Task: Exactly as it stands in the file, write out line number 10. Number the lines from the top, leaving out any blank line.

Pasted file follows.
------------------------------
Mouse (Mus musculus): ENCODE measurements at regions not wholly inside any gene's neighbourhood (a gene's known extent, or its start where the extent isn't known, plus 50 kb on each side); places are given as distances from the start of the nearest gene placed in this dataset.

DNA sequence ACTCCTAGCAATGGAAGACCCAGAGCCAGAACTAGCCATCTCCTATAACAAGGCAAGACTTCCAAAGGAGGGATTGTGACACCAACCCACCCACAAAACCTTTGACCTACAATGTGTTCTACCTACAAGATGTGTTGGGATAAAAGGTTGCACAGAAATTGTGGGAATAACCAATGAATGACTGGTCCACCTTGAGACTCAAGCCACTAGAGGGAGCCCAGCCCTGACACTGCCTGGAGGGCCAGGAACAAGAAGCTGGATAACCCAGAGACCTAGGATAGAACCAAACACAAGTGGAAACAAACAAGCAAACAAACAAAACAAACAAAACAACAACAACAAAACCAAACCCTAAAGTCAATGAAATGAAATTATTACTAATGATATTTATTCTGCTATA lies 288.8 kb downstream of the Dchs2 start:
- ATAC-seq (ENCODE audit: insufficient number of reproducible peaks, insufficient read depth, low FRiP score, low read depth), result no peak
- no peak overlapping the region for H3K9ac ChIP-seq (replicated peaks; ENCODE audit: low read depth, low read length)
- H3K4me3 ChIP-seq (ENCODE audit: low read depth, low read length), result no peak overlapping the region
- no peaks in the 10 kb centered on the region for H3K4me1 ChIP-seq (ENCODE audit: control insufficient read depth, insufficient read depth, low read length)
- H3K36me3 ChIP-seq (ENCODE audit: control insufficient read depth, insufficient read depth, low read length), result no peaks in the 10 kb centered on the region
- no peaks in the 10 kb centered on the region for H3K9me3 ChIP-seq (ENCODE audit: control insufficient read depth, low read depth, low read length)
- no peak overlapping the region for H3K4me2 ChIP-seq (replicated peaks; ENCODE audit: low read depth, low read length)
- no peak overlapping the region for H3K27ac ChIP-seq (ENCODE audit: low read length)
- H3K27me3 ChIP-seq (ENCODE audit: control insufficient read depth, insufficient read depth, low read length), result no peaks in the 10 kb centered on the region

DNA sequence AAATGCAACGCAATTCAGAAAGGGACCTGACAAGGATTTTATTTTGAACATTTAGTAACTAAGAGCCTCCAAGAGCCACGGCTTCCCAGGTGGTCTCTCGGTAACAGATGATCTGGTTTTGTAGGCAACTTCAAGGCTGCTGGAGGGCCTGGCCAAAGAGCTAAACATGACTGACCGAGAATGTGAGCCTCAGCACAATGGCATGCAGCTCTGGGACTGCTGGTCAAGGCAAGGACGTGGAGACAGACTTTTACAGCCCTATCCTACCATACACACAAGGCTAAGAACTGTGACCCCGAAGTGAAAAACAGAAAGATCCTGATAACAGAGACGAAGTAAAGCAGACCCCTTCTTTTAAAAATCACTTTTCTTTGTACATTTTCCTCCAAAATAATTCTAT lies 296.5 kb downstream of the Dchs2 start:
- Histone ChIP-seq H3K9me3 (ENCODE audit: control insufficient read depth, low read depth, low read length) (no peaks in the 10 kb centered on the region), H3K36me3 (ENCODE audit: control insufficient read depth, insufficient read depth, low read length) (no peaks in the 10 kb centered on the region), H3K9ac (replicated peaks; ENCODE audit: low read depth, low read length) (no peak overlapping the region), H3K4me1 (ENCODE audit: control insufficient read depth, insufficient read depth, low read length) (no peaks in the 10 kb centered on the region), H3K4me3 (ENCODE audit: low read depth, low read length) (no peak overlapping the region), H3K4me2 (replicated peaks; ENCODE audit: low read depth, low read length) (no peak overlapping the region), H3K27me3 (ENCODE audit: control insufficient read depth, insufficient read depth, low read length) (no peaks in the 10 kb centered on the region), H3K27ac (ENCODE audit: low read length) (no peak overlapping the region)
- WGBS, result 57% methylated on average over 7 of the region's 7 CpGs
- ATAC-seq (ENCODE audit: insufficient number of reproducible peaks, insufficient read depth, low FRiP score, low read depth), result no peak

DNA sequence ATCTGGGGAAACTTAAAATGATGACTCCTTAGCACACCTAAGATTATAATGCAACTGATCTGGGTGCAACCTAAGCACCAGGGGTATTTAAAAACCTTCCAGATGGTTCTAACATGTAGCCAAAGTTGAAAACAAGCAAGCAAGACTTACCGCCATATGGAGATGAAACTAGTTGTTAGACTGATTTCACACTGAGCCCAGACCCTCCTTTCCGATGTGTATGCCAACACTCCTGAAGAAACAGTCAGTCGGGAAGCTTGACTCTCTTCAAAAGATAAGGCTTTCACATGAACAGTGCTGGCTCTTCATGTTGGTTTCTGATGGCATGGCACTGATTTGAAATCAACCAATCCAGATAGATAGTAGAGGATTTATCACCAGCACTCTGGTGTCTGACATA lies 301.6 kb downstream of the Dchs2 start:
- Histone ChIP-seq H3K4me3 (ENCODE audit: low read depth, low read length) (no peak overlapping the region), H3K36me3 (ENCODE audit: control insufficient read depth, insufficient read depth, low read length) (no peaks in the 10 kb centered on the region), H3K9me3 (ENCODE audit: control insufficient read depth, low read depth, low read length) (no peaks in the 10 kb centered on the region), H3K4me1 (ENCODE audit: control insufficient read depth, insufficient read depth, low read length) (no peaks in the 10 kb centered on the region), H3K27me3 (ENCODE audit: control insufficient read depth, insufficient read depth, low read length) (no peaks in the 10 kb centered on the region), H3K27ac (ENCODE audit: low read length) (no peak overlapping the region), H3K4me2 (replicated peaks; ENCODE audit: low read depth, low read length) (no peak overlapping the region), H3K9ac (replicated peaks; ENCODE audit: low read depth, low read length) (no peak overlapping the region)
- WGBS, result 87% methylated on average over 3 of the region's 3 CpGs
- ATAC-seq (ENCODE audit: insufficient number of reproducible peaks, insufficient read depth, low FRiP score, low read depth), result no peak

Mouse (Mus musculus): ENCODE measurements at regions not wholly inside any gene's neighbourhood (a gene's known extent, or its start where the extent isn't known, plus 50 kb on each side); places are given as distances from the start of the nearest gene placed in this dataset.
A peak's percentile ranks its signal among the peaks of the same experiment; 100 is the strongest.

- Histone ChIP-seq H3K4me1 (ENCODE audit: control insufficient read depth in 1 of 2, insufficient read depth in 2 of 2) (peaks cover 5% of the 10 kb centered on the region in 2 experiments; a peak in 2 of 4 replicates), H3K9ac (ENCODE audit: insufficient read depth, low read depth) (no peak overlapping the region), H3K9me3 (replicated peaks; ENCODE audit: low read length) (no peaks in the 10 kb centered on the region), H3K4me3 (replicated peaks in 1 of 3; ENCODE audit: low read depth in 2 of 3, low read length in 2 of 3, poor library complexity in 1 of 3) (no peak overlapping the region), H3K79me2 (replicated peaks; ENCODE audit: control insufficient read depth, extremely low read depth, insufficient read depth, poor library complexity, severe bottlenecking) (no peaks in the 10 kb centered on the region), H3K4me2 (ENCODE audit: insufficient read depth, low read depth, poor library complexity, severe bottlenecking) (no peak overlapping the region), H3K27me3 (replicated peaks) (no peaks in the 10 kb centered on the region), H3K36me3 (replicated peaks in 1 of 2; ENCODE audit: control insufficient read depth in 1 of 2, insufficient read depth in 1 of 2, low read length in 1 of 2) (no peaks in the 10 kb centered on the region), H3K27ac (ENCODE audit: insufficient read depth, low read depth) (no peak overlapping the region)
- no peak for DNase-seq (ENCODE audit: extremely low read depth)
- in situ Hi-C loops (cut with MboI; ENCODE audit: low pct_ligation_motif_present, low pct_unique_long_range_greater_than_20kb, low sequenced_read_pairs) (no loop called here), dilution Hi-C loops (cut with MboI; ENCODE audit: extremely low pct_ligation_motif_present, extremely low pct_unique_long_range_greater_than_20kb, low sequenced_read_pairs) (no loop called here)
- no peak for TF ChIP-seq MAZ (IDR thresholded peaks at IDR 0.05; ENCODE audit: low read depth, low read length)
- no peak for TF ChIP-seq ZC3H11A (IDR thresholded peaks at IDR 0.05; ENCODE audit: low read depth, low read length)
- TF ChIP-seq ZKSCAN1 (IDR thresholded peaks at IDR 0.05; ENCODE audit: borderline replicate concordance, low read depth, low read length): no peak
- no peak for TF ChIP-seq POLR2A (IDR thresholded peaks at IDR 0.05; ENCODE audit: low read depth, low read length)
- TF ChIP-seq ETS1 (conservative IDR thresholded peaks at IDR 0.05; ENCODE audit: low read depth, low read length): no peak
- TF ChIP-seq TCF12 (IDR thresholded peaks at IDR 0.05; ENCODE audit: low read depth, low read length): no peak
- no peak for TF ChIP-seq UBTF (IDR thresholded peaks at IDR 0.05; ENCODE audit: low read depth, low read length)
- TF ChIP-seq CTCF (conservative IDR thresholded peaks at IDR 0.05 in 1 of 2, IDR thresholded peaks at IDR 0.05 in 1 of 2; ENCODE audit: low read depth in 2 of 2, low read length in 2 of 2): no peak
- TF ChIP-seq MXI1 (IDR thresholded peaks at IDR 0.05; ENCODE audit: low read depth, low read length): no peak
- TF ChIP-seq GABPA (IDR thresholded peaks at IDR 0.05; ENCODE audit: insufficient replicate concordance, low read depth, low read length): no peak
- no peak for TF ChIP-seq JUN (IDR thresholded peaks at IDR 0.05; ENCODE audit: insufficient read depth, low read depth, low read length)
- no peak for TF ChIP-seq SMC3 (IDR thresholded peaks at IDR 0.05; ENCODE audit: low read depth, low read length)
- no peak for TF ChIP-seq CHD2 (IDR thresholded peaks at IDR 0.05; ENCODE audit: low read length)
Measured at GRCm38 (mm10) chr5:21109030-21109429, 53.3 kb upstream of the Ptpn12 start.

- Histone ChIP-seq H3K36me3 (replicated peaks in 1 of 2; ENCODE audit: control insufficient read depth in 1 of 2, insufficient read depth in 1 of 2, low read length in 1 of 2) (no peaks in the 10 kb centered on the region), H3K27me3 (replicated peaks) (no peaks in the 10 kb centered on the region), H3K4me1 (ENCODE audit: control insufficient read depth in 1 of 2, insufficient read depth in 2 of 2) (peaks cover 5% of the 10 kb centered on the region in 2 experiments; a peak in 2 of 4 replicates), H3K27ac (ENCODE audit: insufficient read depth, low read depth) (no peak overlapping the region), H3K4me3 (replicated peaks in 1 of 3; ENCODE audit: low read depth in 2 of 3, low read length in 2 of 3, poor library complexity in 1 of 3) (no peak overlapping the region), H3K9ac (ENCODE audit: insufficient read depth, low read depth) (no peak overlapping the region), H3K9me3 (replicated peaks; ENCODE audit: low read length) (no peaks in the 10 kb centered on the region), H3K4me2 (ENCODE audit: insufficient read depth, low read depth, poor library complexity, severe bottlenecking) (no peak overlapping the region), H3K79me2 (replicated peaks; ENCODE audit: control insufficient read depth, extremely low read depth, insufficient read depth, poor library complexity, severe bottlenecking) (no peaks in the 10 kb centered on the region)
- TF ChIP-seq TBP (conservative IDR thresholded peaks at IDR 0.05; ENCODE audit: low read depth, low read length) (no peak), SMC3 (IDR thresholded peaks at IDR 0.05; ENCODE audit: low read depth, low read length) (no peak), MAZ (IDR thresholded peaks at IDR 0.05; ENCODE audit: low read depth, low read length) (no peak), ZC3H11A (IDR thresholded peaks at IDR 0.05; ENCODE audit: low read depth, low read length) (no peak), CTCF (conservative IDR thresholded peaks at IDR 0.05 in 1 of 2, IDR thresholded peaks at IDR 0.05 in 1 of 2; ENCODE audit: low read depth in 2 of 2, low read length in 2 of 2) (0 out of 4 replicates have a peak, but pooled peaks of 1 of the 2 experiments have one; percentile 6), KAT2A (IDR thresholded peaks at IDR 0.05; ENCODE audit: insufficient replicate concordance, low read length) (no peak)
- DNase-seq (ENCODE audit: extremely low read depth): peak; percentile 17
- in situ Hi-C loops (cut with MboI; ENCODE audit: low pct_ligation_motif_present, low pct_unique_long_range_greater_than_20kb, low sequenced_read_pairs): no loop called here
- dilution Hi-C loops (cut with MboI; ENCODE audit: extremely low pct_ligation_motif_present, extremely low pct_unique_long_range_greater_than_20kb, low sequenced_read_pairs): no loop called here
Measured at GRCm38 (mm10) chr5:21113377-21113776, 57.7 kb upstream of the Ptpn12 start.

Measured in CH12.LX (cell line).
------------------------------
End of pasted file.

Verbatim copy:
- no peak overlapping the region for H3K27ac ChIP-seq (ENCODE audit: low read length)